Non-linear multidimensional flow cytometry analyses delineate NK cell phenotypes in normal and HIV-infected chimpanzees.
Natural killer (NK) cells are primary immune effector cells with both innate and potentially adaptive functions against viral infections, but commonly become exhausted or dysfunctional during chronic diseases such as human immunodeficiency virus (HIV). Chimpanzees are the closest genetic relatives of humans and have been previously used in immunology, behavior and disease models. Due to their similarities to humans, a better understanding of chimpanzee immunology, particularly innate immune cells, can lend insight into the evolution of human immunology, as well as response to disease. However, the phenotype of NK cells has been poorly defined. In order to define NK cell phenotypes, we unbiasedly quantified NK cell markers among mononuclear cells in both naive and HIV-infected chimpanzees by flow cytometry. We identified NKG2D and NKp46 as the most dominant stable NK cells markers using multidimensional data reduction analyses. Other traditional NK cell markers such as CD8α, CD16 and perforin fluctuated during infection, while some such as CD56, NKG2A and NKp30 were generally unaltered by HIV infection, but did not delineate the full NK cell repertoire. Taken together, these data indicate that phenotypic dysregulation may not be pronounced during HIV infection of chimpanzees, but traditional NK cell phenotyping used for both humans and other non-human primate species may need to be revised to accurately identify chimpanzee NK cells.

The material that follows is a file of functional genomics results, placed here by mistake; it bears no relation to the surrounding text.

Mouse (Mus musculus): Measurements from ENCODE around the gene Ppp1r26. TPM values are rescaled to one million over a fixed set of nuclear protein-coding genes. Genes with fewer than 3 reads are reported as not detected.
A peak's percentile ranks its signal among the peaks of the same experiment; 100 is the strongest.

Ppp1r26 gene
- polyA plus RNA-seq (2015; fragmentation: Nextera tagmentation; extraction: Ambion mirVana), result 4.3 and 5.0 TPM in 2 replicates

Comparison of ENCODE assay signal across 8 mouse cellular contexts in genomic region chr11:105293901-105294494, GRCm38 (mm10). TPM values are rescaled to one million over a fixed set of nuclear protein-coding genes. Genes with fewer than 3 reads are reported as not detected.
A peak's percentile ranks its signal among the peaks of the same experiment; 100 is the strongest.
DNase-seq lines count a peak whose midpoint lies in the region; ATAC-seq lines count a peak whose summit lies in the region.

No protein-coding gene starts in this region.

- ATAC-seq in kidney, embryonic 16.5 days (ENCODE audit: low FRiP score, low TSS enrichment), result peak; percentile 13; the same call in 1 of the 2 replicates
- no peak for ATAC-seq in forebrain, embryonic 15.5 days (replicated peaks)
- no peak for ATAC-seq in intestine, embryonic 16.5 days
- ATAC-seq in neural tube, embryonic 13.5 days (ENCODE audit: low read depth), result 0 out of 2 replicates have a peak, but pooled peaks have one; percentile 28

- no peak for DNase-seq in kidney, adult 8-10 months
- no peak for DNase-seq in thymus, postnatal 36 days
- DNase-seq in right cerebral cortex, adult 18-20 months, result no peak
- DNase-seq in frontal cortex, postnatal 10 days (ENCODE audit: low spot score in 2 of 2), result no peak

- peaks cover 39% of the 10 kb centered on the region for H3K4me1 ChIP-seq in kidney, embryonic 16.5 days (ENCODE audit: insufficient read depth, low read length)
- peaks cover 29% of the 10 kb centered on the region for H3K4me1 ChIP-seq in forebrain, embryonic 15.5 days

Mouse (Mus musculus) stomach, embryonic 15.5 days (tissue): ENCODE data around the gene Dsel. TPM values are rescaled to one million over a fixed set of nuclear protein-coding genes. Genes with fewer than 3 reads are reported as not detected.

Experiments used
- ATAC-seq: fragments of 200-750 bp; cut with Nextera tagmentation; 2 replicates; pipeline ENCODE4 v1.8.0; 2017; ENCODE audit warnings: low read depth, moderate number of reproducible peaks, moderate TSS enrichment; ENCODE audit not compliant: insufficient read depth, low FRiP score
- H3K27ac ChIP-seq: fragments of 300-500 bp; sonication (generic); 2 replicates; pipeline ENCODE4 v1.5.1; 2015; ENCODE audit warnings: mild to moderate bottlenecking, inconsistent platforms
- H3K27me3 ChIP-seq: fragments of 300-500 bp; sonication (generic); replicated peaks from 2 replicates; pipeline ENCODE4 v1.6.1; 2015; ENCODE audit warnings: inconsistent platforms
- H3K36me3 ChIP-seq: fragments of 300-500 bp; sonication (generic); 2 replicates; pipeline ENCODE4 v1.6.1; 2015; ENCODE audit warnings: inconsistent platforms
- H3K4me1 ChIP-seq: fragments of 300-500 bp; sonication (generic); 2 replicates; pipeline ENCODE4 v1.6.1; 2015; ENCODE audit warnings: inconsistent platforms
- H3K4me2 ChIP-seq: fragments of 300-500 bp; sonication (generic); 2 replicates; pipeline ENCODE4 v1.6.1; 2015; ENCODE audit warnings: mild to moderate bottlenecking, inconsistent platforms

Manickam, C; Li, H; Shah, SV; Kroll, K; Reeves, RK
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